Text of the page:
Gig review: My Bloody Valentine, Barrowland, Glasgow

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EXPECTATIONS of this show – one of legendarily loud and enigmatic Irish indie quartet My Bloody Valentine’s first UK dates in support of 22-years-in-coming new album mbv – towered as absurdly high as their famously fussy bandleader/guitarist Kevin Shields’s stack of amplifiers.

My Bloody Valentine

Barrowland, Glasgow

****

And yet like said record – the successor to 1991’s seminal Loveless – it just about lived up to its promise.

Anyone uninitiated to My Bloody Valentine’s brand of by-turns dreamy and nightmarish noise would have been within their rights to wonder what all the fuss was about. To the right and left respectively of drummer Colm Ó Cíosóig and bassist Debbie Googe, a typically sullen-looking Sheilds and guitarist/singer Bilinda Butcher dredged effects-swathed sounds from their vast array of trademark Fender Jaguar and Jazzmaster guitars, while whispering vocals so contrastingly quiet as to make you wonder whether their microphones were working.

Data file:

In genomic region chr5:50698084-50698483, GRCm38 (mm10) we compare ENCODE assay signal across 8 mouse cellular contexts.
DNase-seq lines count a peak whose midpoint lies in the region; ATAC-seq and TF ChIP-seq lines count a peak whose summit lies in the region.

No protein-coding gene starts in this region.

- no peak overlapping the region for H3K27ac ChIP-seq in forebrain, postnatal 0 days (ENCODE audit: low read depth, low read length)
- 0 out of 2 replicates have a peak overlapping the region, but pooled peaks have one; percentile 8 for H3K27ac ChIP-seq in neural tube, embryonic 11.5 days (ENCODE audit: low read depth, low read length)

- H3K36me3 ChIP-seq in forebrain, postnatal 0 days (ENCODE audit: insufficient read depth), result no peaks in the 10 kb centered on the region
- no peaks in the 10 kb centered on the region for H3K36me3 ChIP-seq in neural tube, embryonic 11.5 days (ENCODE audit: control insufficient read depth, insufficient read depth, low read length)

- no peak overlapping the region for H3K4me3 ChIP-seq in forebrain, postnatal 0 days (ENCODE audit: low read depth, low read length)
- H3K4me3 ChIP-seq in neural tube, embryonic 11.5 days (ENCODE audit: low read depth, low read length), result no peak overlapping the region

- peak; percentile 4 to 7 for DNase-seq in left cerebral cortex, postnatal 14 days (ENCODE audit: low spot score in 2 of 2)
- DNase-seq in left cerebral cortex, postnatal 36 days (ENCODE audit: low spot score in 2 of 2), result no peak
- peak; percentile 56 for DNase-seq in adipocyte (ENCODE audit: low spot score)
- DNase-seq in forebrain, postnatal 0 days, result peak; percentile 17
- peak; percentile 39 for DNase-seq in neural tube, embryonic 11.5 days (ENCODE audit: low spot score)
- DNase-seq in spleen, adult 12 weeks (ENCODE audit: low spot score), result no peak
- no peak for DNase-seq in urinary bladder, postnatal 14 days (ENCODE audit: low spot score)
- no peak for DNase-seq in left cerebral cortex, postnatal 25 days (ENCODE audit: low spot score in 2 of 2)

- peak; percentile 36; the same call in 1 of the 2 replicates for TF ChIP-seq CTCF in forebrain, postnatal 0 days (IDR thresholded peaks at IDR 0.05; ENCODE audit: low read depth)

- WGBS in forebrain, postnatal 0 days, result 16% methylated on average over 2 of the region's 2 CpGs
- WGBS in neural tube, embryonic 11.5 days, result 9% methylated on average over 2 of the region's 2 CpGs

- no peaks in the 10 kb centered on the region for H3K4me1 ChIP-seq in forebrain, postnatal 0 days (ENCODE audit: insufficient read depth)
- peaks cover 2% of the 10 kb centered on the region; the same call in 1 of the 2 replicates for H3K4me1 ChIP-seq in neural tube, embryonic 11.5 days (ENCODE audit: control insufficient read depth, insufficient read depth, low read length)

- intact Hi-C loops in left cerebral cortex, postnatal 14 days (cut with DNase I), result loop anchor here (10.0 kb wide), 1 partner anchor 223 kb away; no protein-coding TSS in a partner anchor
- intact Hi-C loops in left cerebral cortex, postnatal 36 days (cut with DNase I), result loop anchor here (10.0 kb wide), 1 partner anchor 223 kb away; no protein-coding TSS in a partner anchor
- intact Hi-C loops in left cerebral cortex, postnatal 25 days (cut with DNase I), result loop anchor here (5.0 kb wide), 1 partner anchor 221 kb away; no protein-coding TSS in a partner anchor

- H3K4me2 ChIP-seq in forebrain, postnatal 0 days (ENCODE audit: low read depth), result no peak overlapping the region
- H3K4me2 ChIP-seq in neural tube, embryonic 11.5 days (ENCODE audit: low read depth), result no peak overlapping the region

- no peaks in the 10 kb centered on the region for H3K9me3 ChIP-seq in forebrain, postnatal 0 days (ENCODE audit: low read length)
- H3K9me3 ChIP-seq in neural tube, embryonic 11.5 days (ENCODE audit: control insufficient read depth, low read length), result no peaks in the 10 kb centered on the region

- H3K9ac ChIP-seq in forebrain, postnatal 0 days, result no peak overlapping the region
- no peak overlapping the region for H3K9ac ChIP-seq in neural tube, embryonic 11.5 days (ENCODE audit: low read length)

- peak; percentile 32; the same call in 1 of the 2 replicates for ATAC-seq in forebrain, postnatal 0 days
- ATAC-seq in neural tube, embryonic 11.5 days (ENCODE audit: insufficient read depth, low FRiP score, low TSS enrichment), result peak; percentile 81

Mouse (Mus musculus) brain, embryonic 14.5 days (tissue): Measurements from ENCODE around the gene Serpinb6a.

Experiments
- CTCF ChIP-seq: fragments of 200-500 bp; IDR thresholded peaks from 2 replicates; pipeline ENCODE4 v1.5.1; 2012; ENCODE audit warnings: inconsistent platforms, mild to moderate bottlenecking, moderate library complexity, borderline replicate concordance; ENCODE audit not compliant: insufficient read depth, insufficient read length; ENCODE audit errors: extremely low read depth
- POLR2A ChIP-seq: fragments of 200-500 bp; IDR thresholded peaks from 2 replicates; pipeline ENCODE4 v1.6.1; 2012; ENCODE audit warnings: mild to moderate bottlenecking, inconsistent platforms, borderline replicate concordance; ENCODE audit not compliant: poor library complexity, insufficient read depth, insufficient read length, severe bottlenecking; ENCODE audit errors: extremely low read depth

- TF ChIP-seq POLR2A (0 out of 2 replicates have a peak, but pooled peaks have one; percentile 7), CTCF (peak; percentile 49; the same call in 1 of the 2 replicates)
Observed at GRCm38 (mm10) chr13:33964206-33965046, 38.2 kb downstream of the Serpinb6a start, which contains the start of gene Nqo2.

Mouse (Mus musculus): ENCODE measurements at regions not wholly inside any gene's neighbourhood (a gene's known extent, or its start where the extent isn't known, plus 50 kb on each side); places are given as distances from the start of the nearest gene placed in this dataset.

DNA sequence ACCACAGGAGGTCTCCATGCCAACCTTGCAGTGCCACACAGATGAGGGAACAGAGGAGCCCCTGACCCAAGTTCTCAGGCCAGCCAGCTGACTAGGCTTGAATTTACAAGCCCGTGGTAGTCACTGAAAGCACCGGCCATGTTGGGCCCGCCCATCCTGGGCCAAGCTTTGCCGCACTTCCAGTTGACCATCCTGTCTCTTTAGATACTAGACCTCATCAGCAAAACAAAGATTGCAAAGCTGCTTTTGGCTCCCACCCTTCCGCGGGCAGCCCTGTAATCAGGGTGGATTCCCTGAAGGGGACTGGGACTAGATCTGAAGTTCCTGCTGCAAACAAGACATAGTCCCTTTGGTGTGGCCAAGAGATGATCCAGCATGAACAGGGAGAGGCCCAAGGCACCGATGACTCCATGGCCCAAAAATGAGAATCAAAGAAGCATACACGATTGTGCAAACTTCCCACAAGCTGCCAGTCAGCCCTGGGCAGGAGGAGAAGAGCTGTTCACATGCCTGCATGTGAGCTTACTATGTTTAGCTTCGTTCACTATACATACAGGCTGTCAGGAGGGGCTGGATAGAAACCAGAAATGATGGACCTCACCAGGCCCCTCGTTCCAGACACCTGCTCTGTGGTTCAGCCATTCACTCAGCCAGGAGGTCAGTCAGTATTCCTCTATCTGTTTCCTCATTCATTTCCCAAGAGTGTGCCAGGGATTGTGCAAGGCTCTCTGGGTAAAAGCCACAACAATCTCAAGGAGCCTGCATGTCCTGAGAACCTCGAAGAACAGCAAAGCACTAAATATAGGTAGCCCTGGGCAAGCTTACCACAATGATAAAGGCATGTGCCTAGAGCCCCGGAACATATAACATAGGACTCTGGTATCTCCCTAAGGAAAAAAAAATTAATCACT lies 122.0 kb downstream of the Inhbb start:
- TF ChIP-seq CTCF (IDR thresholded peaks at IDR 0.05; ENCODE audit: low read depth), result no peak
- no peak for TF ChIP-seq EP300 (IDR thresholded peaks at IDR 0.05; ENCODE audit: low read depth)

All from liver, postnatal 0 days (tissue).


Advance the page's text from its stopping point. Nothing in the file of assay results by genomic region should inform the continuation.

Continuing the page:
But it’s this very peculiarity and boffin-like approach that makes My Bloody Valentine special. The swirling I Only Said felt something akin to music half-heard on the verge of sleep; the sickly melody of Come In Alone seemed to recreate the room-spinning sensation of a rush of nausea. You Made Me Realise’s furious clatter was split by a signature eardrum-vaporisingly nihilistic five minutes of one chord being churned repeatedly – effecting a sound and sensation akin to opening a car window on the motorway.

The new album’s best and final track, wonder 2, closed the show, as all four members strapped on Jaguar or Jazzmaster guitars – a sight so practically self-parodic it must have been intentional – to layer sweet cacophony over a hurtling drum and bass beat, before slipping off back into the shadows with a meek “thanks” from Shields.